Friday after work and a nap, I got myself up, borrowed my brother’s truck and my mom’s truck liner/unloader, and went down to my local landscape supplier and picked up some soil. I was wanting some mushroom compost but they were already sold out, which is not unusual and less prolific as leaves. So I settled for leaf compost, which is really rich soil and I believe will be even more beneficial on my property due to of the prolific nature of the worms already living there. Above, you can see where I dumped the soil for the raised bed as I am not completely ready for it, but I wanted to get some before they started running low. I laid cardboard under the soil as I plan on planting strawberries along the hill there and wanted a compostable weed stop under any dirt left over for the strawberries.
After dumping the first yard of dirt I realized how much more I would need, so I picked up two more yards of dirt, my rake, and my shovel and headed out toward the edge of the property. I decided to rake up dead leaves and pile around the old red oak tree at the far end of our yard and cover it with compost. I did this with the idea that the leaves would break down and create additional nutrient rich soil in the long term. By doing this, I am theorizing that I will be able to plant in the compost on top of the leaves this year, and have more depth in planting soil in the future.
I then took some of the compost and surrounded my poor Lemon Balm plants and Italian Parsley transplants. I transplanted these herbs from my mom’s house last year and then nearly killed them by keeping them out of the soil and water for to long, ha ha. But like most Herbs, they were hard to kill and came back this year much to my surprise! They do look like they are struggling a bit though based on the size of the Lemon Balm and the Yellowing on the Parsley, so I wanted to go ahead and give them a boost for this season. I will make a Nitrogen rich tea for them later to help them get some of the nutrients they may be lacking.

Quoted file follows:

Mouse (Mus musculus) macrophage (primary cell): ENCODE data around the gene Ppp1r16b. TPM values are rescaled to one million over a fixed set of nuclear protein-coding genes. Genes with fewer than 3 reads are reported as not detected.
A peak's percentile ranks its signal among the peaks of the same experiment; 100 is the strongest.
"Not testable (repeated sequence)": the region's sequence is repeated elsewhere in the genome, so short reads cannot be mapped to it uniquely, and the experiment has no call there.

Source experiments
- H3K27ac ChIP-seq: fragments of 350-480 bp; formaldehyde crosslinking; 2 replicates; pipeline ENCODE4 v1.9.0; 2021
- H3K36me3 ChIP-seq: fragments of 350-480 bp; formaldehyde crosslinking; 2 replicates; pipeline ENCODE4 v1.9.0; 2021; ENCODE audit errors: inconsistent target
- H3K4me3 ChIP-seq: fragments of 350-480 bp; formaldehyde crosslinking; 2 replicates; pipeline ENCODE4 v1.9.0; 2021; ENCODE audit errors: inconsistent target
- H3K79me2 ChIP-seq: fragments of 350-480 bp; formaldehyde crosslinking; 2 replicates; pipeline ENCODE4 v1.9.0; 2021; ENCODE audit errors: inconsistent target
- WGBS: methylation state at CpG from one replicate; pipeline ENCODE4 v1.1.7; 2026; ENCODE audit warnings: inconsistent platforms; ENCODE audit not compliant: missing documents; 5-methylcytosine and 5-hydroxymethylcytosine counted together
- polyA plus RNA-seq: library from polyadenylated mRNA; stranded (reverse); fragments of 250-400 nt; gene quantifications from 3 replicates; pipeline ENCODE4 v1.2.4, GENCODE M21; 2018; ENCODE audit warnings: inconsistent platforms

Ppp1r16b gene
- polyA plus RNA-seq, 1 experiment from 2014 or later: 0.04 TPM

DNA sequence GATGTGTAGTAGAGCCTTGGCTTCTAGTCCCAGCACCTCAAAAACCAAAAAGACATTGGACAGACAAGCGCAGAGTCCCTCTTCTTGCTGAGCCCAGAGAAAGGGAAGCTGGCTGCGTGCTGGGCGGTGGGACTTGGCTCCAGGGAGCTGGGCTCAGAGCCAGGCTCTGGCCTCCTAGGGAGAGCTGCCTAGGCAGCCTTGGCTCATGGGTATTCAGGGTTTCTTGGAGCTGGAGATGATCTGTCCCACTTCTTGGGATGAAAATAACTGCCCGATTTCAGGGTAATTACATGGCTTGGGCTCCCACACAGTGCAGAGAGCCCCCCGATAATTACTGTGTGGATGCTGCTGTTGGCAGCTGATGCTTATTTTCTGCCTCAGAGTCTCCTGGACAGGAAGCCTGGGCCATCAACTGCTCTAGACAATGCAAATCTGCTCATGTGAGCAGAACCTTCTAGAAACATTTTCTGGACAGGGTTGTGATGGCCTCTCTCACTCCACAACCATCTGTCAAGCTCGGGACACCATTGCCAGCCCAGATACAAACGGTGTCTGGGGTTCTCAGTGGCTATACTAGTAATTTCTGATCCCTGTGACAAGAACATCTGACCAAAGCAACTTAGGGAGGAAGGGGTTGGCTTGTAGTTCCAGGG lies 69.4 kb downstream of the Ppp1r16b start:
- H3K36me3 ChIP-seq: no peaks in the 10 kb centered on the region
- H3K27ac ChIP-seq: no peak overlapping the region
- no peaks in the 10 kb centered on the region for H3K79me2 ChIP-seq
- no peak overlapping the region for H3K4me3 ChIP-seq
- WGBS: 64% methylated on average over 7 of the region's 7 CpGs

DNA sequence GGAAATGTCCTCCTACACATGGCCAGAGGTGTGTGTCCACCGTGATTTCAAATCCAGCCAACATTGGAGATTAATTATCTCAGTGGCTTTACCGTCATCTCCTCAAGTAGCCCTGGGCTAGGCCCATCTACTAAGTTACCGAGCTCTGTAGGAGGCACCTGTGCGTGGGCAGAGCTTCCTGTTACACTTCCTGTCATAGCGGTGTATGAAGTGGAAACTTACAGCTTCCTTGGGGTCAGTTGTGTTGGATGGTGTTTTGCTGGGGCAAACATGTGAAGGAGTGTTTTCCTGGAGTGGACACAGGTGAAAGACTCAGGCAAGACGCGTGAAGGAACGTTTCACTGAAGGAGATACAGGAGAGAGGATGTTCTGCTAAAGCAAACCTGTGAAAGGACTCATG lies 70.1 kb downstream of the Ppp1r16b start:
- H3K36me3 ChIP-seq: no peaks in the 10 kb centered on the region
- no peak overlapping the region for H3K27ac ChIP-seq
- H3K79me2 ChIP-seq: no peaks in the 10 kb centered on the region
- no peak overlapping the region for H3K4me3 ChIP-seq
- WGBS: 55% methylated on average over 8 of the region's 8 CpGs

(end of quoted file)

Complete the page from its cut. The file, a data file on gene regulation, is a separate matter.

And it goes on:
Saturday I got up and picked up two more scoops of compost and repeated my process of stacking compost over leaves around both the tree in the back of our house (pictured above) and the small willow tree in the middle of our yard (pictured below).
In between beautifying and creating planting areas around these two trees, I filled the raised beds I built last year. Both the small and large planters pictured below were filled with leaves in the fall, however I put more leaves in both and topped them off with a mixture of compost and peat moss.
I planed to plant these raised beds with lots of vegetables before the rains came down so that they could get a really good start. Monday (Technically not the weekend anymore), I planted Carrots, Beets, Radishes, Onions, Summer Squash, Kale, Chard, Spinach, Lettuce, and Bush Green Beans for Vegetables. I planted some flowers to attract the pollinators that include Giant Cactus Zinnia’s, Semi-Dwarf Zinnia’s, and some bi-colored Sunflowers.
I finished up planting on Monday with my Peegee Pink Hydrangea in the front Garden bed.
At the end of this long weekend of work, I am satisfied I got at least half of what I wanted to get done on the weekend. Lol, I always plan to much work.
As Always, building self-sustaining and beautiful gardens is not easy, so I hope you find the inspiration and encouragement you need in this publication to begin your journey to a healthier and more beautiful self-sustaining life.
Your friendly Neighborhood Gardener/Crafter